|Religion||Christian- Presbyterian |
|Founding Documents||Declaration of Independence|
George Taylor (b. 1716; d. February 23, 1781) is an American Founding Father. He was a Ironmaster and iron production was his principal concern all of his life. He would be elected to the Provincial Assembly. He would be a member of the Committee of Correspondence and the Committee of Safety. George Taylor became a Pennsylvania delegate in the Continental Congress that signed the Declaration of Independence. Also, he was elected to the new Supreme Council of Pennsylvania.
George Taylor was born in Ireland, the son of a clergyman. He received an education in medicine but abandoned his studies and emigrated to America at age twenty. Taylor worked as a clerk for an iron manufacturer at Durham, in Chester county Pennsylvania. The iron manufacturer owner died several years later and he would marry the widow Ann Taylor Savage. As owner, Taylor formed a partnership with a large ironworks company in Easton, Pennsylvania and he would amass a considerable fortune.  At age forty-seven he would retire and moved to a large estate long the Lehigh River in Northampton County, now a national historic site.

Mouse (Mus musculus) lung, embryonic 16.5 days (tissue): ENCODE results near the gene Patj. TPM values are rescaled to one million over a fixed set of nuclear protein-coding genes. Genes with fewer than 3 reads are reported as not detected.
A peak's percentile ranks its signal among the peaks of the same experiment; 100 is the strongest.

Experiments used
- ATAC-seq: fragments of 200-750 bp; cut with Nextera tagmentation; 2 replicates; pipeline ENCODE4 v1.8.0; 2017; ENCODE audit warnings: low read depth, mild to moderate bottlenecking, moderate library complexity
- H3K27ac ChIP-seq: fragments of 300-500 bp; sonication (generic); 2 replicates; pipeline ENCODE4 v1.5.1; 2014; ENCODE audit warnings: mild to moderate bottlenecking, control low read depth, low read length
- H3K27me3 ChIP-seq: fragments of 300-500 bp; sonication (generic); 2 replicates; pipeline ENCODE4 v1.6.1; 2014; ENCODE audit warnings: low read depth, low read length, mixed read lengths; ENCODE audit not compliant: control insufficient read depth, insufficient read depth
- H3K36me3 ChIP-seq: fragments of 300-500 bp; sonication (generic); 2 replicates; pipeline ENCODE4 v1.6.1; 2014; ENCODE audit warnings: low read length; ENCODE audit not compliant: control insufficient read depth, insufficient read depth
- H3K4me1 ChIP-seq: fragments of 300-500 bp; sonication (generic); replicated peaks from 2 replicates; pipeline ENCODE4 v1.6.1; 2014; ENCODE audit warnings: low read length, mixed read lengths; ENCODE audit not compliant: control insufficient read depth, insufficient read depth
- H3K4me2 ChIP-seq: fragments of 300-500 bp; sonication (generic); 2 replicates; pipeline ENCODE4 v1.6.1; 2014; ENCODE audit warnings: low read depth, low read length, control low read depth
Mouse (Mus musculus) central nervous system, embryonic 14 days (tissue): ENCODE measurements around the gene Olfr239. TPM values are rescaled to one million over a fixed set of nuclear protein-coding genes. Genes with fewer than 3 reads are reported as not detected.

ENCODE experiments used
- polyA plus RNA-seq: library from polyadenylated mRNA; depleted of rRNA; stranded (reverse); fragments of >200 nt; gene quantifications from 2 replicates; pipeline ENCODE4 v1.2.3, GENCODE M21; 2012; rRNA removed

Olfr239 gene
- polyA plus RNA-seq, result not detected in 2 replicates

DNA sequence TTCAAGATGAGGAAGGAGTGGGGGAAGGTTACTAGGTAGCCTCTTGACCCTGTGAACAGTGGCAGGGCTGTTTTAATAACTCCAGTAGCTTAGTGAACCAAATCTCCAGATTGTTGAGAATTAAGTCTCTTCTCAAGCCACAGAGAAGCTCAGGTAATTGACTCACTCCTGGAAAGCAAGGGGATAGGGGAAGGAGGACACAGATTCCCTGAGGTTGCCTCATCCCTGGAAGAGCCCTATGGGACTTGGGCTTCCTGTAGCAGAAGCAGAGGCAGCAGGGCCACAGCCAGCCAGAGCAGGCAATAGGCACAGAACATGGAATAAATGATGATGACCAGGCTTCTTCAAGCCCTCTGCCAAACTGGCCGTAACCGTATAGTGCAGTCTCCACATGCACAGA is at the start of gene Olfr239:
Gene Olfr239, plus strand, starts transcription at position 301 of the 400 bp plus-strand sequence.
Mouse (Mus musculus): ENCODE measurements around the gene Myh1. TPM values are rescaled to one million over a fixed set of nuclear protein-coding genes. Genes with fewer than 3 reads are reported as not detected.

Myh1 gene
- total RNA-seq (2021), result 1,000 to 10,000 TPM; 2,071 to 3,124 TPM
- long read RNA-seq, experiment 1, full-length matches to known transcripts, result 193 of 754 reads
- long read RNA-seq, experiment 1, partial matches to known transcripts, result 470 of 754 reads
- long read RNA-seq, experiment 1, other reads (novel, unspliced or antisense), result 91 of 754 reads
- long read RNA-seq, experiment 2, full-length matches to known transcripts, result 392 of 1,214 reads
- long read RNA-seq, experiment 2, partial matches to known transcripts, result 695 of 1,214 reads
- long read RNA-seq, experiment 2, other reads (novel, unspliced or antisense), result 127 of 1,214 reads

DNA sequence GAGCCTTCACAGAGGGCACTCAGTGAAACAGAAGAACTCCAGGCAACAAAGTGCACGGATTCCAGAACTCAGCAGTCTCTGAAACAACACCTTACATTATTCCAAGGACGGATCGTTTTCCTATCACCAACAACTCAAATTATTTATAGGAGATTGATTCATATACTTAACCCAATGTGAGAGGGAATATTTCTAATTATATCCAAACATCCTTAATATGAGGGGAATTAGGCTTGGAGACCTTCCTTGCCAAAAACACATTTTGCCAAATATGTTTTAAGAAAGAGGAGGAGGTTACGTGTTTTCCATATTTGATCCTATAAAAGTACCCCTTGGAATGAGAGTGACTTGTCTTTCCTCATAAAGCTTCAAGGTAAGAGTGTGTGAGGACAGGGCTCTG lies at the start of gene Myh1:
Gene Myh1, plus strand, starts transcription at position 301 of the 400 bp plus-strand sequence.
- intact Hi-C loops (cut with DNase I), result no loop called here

Taylor was elected to the Pennsylvania Assembly and reelected five times before losing in 1770. He was elected to the Provincial Assembly in 1775 and oversaw the defense of Pennsylvania by the Committee of Safety. Five of the delegates from Pennsylvania hesitated to vote for independence and George Taylor was chosen as a replacement in the Continental Congress. He did not arrive in time to vote for independence but did sign the Declaration of Independence. He made a treaty in behalf of Congress with several Indian tribes of the Susquehanna. George Taylor would serve in Congress until 1777 and then was elected to the Supreme Council of Pennsylvania. Due to illness, he would resign after just six weeks.  There is no record of any public service afterward.
George Taylor died in 1781 at the age of 75.
- George Taylor, Georgetaylor.com
- George Taylor, USHistory.org